The Nuclear Regulatory Commission is considering remedial actions against Peach Bottom Atomic Power Station after observing a security violation during an inspection the NRC conducted in May.
NRC official correspondence to Exelon Nuclear, the company that owns the Peach Bottom plant in southeastern York County, stated that the violation concerns a piece of electronic security equipment at the power plant’s dry cask storage facility, where the plant’s used nuclear fuel is stored.
With no current federal repository for used nuclear fuel, U.S. nuclear power plants keep spent fuel on their own properties, according to the NRC website. After spent fuel is removed from a reactor, it is put in a spent fuel pool for three to 10 years.
From there the spent fuel, which is still highly radioactive, is put in a cask and moved to a concrete vault. This is known as dry cask storage, and this is where the violation occurred.
Neil Sheehan, NRC public affairs officer, said that the NRC and the nuclear industry have a policy of not revealing specific security-related information to the public because that information could be used by terrorists or others with malicious intent. But he said this violation was due to a flaw in the plant’s security program.
Lacey Dean, Peach Bottom Atomic Power Station Communications Manager, said a piece of electronic security equipment wasn’t working properly. Dean didn’t specify which security system, but she cited electronic surveillance, motion detectors and perimeter breach systems as examples of electronic security present at atomic power plants such as Peach Bottom. Sheehan said that, after the inspector discovered the security flaw, Exelon corrected the problem.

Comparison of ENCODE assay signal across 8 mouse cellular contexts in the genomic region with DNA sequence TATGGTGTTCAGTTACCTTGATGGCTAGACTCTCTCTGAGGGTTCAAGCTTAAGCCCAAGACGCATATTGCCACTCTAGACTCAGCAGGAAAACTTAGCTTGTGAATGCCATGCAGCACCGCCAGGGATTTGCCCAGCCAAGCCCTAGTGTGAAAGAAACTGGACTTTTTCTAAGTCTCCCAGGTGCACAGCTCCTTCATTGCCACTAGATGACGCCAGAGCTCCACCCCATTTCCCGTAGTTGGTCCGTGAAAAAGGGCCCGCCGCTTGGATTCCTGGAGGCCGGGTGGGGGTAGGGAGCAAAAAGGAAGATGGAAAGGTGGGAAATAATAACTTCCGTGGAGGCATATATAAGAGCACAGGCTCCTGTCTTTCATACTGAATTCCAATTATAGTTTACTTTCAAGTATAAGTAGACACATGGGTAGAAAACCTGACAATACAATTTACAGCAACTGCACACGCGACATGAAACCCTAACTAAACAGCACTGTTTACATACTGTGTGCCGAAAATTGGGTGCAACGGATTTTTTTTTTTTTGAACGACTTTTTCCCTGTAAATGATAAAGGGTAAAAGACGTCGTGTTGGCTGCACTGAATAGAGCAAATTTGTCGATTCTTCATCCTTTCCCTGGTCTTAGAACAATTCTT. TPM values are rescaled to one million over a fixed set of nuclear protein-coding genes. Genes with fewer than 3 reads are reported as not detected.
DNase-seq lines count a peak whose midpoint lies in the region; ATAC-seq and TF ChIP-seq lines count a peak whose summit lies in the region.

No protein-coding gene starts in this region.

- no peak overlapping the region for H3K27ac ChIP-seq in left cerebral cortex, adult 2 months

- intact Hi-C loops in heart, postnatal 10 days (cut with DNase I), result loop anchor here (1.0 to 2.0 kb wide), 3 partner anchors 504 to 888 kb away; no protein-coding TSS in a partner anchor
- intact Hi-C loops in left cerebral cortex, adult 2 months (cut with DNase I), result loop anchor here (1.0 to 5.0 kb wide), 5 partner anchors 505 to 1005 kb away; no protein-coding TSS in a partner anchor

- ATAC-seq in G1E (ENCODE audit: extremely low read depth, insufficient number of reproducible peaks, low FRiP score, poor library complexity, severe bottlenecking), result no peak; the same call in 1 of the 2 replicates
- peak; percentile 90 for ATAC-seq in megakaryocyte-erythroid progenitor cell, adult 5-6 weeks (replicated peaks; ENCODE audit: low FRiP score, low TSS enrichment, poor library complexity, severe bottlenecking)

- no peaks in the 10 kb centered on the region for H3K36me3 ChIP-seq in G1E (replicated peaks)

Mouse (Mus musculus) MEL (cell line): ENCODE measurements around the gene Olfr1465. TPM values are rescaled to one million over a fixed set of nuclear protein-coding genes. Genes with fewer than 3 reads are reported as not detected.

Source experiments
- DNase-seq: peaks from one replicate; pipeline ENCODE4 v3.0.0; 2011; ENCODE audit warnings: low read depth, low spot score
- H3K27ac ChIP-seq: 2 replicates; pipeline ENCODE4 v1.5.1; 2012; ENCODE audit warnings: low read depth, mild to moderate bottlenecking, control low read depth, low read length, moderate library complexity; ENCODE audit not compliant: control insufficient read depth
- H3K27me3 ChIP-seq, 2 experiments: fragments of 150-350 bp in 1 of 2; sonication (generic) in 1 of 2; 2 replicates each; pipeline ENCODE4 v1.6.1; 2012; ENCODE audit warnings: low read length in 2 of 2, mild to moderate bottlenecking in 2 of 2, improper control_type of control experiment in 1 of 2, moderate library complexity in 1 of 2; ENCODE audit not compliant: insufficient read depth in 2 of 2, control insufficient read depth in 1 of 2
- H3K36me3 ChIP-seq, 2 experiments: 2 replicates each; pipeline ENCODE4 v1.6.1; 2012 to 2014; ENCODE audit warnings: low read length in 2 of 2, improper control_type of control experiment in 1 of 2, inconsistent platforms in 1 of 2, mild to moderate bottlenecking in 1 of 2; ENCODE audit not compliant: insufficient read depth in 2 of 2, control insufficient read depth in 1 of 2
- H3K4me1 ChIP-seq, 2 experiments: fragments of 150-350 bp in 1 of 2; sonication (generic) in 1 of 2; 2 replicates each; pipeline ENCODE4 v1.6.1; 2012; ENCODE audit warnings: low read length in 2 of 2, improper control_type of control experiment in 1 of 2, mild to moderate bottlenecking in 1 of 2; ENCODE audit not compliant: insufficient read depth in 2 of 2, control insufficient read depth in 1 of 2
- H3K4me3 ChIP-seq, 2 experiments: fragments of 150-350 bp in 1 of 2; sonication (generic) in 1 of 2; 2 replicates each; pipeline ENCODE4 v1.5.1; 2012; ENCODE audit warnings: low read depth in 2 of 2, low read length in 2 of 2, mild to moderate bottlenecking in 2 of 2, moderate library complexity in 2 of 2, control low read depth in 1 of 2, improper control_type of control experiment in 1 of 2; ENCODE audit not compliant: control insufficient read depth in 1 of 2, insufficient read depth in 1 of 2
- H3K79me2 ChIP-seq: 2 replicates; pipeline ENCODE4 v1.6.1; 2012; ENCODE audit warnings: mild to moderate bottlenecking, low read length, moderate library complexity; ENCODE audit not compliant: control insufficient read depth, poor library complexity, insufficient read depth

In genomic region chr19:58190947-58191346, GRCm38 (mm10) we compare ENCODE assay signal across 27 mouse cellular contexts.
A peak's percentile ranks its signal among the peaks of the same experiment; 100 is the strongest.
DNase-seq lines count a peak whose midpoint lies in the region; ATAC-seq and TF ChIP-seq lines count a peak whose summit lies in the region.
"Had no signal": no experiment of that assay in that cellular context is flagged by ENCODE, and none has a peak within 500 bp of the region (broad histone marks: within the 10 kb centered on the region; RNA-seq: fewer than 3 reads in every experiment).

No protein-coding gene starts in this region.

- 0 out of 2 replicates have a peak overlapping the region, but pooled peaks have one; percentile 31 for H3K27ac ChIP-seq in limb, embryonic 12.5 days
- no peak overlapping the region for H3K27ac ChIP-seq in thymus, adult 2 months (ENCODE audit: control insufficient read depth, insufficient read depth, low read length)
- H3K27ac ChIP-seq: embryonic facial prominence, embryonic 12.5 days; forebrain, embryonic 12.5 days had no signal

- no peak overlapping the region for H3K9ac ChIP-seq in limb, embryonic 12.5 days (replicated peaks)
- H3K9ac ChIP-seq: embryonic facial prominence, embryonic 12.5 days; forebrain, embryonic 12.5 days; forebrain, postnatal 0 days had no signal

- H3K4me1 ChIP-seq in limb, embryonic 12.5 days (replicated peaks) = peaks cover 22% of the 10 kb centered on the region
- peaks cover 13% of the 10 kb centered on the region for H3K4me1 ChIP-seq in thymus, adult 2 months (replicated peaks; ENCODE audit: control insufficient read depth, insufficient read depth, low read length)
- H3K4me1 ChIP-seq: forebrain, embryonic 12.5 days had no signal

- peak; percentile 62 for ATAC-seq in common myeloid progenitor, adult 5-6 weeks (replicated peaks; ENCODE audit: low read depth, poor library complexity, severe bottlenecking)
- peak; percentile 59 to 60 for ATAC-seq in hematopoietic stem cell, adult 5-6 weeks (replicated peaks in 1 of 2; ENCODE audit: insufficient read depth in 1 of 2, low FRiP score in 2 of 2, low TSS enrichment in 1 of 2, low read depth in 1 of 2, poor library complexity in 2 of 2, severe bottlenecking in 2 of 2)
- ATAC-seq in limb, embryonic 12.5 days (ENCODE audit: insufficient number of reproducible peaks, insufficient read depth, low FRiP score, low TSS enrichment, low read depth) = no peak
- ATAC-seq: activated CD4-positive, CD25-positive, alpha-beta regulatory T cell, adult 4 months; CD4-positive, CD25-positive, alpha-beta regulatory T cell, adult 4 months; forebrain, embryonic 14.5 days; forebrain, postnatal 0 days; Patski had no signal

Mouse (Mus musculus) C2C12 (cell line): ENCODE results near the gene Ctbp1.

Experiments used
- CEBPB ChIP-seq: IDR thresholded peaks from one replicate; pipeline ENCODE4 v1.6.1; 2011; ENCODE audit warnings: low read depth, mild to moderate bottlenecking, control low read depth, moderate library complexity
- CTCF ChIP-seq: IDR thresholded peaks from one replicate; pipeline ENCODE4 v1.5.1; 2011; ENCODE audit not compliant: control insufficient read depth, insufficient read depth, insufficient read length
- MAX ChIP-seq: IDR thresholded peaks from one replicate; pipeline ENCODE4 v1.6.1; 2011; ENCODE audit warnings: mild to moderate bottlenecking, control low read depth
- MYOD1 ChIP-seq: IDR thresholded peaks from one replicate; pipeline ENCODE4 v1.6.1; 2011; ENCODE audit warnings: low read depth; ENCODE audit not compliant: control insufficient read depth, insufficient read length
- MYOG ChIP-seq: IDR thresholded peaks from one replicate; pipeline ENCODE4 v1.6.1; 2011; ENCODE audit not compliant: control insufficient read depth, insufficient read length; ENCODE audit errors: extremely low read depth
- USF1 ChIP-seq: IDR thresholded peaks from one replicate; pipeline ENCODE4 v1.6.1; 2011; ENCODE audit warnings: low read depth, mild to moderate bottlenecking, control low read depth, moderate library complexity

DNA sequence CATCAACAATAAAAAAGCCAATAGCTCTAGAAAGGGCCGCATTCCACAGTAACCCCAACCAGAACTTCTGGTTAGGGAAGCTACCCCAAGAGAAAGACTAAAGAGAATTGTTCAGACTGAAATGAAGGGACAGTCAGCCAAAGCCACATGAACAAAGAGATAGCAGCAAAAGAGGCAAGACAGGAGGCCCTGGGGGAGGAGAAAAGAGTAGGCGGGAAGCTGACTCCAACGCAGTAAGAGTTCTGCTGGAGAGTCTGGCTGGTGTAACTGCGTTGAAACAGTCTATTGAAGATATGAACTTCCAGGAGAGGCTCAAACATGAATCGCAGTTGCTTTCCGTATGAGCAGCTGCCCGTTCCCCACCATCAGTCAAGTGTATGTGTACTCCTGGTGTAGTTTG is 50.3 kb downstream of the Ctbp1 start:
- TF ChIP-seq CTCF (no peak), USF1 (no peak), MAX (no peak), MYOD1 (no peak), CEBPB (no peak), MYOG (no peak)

“The public shouldn’t be concerned that the plant is now vulnerable to a security breach,” Sheehan said. “But this is an issue that warrants additional attention, and we’re in the process of understanding how we’re going to handle this in regard to enforcement actions.”
Dean said that redundancies and multiple layers of defense kept the facility secure during the time the equipment was down. In addition to electronic security, the facility employs an undisclosed number of armed guards.
Sheehan said that NRC does not pursue “escalated enforcement” against power plants very often. He said those types of incidents are above those of “very low safety or security significance.” Sheehan cited September, 2007, when security guards were caught sleeping on duty, as one recent instance where the NRC pursued escalated enforcement against the plant.
The NRC has not yet issued the escalated action and is awaiting a reply from Exelon. The NRC can issue fines, but Sheehan said tends to only do so with incidents of “deliberate misconduct.”United States government - U.S. Nuclear Regulatory Commission - Neil Sheehan
First Published July 31, 2014 8:00 PM